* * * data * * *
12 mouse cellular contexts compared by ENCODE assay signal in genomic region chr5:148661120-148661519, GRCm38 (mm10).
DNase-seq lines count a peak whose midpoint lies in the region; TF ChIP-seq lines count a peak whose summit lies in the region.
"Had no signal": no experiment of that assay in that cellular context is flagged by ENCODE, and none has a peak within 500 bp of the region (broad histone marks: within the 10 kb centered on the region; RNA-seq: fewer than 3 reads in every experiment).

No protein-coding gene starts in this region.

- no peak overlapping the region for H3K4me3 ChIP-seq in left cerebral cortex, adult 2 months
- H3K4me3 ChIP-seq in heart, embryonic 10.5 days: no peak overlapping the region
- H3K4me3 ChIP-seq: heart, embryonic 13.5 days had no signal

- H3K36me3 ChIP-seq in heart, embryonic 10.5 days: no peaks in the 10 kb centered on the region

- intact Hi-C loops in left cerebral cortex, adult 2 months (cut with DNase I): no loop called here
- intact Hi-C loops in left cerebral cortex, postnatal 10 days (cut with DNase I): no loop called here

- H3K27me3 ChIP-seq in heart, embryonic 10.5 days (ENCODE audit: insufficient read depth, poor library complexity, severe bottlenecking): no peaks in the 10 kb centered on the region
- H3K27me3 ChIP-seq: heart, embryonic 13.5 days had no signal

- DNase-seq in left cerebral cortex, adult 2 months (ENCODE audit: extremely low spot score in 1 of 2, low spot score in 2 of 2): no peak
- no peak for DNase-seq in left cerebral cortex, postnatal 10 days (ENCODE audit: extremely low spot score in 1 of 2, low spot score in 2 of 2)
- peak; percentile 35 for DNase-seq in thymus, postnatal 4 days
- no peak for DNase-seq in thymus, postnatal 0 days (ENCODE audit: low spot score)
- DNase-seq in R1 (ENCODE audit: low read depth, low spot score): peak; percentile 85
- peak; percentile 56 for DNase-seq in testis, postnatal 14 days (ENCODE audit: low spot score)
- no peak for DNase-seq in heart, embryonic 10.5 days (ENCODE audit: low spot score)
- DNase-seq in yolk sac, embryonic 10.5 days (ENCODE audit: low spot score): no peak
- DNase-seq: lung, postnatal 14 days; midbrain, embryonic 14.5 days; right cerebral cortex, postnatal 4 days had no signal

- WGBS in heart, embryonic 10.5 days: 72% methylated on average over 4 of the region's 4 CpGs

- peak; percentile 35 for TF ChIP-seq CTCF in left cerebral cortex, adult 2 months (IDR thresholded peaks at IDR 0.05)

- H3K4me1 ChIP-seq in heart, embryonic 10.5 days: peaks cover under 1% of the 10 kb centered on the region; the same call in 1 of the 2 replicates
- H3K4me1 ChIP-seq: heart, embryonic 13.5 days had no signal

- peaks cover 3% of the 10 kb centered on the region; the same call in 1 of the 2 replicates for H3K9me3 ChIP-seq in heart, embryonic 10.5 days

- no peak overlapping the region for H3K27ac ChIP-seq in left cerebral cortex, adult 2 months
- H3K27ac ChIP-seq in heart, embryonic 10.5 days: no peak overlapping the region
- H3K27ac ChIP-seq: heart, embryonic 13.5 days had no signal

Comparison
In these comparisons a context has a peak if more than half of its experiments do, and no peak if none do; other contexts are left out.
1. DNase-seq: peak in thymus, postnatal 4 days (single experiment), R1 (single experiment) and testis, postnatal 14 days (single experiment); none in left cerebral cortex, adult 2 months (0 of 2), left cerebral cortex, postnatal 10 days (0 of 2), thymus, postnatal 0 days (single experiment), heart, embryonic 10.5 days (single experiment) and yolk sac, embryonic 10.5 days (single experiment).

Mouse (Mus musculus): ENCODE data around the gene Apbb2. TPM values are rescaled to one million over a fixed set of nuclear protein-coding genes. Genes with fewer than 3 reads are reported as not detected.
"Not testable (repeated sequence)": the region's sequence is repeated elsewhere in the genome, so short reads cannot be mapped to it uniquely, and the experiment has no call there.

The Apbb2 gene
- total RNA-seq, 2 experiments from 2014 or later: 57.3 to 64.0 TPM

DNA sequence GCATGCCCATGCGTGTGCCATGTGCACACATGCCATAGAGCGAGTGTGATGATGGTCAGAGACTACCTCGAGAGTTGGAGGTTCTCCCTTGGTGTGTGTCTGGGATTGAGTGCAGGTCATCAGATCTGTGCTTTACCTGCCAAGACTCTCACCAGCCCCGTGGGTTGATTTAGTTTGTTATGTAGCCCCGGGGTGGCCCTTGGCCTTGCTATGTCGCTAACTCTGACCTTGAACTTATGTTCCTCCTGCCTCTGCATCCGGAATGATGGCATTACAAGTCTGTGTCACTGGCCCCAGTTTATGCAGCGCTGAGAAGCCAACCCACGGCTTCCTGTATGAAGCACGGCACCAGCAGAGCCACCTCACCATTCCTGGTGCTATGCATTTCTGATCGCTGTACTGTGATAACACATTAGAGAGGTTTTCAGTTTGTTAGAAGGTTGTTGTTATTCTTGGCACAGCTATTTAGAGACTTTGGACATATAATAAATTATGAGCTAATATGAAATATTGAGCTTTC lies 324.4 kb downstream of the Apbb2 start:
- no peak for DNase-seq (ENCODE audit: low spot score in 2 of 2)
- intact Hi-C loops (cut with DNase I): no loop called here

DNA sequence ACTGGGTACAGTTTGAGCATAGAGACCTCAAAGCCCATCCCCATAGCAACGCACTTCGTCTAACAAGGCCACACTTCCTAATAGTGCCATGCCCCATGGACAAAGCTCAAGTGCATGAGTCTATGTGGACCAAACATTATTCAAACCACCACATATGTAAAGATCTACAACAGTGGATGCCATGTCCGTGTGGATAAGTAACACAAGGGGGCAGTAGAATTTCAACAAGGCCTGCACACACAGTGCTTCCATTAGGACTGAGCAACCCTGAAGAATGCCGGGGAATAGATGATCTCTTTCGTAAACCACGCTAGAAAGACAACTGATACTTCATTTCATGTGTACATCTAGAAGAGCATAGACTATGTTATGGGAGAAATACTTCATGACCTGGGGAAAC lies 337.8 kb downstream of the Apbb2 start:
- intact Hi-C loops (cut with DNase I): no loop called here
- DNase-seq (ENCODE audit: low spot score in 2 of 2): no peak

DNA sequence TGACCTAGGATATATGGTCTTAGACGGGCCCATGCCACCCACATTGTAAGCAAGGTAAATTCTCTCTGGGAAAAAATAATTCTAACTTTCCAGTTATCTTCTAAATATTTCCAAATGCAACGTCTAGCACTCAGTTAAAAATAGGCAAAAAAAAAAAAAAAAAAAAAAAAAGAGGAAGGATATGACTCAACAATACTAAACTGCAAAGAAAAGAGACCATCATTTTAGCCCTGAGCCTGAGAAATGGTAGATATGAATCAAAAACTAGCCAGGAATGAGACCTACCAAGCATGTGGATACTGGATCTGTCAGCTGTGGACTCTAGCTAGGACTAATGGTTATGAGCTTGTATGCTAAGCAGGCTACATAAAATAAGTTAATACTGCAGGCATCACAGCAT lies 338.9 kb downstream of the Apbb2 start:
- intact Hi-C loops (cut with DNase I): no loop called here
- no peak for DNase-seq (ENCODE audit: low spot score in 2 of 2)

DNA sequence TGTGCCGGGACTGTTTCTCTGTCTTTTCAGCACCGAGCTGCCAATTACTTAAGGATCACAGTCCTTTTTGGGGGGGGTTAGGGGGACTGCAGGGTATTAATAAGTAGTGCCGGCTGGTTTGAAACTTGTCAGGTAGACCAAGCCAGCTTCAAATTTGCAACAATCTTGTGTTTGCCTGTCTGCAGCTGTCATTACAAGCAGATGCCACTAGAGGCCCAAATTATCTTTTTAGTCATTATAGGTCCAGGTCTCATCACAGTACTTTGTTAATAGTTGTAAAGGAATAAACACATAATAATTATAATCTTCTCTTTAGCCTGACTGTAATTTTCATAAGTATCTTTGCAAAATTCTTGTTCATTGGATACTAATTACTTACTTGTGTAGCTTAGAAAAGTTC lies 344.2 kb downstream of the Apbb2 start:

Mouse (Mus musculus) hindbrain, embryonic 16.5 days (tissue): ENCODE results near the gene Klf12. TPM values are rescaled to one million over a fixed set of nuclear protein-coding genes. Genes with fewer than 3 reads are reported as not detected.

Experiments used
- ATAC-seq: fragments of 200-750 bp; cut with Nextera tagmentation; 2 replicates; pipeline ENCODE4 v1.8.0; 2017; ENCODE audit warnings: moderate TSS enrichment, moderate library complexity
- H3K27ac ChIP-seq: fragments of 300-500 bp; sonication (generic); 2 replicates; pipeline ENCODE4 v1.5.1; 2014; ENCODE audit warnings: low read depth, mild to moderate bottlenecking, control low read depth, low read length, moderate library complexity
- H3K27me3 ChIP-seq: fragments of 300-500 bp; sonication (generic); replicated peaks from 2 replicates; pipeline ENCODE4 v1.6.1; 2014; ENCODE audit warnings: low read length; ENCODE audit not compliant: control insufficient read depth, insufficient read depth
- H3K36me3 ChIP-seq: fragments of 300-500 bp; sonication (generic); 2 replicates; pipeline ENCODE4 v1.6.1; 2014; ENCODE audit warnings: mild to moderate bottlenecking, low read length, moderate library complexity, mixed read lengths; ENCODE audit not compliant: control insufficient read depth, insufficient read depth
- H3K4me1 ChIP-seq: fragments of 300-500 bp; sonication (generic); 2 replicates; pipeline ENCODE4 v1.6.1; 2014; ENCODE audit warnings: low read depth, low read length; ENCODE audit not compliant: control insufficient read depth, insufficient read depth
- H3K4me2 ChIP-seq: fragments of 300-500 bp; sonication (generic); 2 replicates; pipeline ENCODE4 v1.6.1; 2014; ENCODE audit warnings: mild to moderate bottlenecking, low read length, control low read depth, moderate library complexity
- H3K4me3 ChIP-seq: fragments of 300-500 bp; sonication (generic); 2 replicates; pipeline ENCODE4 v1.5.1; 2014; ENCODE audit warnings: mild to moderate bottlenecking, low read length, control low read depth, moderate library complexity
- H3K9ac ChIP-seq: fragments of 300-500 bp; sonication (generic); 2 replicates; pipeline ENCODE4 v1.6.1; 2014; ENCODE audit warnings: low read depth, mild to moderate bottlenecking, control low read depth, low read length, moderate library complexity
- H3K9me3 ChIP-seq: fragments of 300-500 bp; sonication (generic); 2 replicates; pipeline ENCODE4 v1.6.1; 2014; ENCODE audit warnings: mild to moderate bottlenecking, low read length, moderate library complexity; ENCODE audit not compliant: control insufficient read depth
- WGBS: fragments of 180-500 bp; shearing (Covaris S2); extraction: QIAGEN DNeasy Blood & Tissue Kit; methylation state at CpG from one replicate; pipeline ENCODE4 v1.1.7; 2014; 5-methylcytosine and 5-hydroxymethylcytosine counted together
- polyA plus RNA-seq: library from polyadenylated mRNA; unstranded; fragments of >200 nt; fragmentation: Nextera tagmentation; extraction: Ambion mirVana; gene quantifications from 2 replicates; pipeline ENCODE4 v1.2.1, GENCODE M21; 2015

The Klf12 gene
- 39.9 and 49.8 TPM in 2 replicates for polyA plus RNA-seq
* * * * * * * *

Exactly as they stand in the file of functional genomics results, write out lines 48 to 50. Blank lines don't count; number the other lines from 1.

Experiments used
- ATAC-seq: fragments of 200-750 bp; cut with Nextera tagmentation; 2 replicates; pipeline ENCODE4 v1.8.0; 2017; ENCODE audit warnings: moderate TSS enrichment, moderate library complexity
- H3K27ac ChIP-seq: fragments of 300-500 bp; sonication (generic); 2 replicates; pipeline ENCODE4 v1.5.1; 2014; ENCODE audit warnings: low read depth, mild to moderate bottlenecking, control low read depth, low read length, moderate library complexity